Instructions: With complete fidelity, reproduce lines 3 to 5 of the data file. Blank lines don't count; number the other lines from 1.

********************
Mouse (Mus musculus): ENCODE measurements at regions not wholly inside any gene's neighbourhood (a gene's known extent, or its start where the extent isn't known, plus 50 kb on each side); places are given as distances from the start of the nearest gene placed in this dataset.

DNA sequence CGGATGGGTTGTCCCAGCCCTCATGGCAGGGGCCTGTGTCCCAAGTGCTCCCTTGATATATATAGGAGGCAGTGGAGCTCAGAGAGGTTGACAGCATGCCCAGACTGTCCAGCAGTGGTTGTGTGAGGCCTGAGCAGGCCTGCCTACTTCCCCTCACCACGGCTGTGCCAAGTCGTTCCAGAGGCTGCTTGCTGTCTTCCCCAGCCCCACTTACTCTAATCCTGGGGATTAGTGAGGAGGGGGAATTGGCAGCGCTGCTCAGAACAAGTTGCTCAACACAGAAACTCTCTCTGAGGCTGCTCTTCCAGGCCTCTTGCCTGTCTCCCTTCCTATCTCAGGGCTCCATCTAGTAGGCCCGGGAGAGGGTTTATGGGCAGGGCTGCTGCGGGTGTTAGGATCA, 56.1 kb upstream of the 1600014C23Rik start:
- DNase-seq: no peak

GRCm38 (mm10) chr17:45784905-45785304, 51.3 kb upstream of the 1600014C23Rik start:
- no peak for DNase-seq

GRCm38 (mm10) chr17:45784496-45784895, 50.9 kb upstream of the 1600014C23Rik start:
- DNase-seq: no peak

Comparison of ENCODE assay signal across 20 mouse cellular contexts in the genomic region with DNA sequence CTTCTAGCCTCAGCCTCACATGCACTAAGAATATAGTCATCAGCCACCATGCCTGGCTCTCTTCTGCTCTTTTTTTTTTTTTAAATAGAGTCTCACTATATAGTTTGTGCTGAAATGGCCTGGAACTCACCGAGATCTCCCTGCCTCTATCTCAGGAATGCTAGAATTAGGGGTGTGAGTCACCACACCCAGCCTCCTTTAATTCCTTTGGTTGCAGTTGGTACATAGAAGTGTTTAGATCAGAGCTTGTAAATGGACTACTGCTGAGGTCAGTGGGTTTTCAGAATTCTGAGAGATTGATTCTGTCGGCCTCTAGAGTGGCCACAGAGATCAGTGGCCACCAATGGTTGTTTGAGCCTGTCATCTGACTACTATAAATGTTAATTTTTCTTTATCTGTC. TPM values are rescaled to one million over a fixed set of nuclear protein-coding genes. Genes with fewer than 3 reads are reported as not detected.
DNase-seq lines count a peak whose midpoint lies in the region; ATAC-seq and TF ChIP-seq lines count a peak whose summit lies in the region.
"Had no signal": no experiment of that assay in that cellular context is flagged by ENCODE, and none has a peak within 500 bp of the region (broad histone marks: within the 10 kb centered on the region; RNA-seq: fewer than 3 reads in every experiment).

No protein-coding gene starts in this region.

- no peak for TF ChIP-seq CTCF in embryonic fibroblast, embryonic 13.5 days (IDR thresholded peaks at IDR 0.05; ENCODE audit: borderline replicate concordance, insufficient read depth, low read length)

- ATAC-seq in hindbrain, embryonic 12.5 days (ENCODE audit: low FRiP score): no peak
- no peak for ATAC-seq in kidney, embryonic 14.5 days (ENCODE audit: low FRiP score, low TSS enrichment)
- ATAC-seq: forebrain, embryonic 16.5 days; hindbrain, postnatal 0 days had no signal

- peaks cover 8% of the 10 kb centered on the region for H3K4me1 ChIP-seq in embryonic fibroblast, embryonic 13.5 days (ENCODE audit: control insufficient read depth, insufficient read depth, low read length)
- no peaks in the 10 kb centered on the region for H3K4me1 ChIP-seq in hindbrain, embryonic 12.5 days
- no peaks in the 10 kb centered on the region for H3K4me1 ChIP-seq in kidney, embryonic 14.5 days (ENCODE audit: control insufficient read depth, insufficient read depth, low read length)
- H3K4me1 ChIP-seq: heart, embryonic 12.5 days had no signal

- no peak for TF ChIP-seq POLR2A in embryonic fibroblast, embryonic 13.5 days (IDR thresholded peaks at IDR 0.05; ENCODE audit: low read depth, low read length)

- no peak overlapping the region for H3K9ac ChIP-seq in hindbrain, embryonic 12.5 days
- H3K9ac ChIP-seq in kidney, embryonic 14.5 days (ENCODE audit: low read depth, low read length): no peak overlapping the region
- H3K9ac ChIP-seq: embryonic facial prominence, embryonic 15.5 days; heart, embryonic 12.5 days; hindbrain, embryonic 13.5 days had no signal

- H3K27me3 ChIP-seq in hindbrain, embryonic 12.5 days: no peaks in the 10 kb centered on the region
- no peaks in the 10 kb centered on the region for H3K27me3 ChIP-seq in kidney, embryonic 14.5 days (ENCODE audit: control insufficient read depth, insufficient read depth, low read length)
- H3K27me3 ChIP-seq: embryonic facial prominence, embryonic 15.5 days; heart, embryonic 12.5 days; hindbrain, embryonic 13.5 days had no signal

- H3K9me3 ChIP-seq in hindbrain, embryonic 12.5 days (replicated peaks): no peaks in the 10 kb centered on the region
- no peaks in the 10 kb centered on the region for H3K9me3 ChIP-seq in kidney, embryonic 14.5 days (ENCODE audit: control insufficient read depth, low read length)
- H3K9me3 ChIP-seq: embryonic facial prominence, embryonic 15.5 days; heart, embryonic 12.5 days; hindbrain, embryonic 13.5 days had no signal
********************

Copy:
- DNase-seq: no peak

GRCm38 (mm10) chr17:45784905-45785304, 51.3 kb upstream of the 1600014C23Rik start:
- no peak for DNase-seq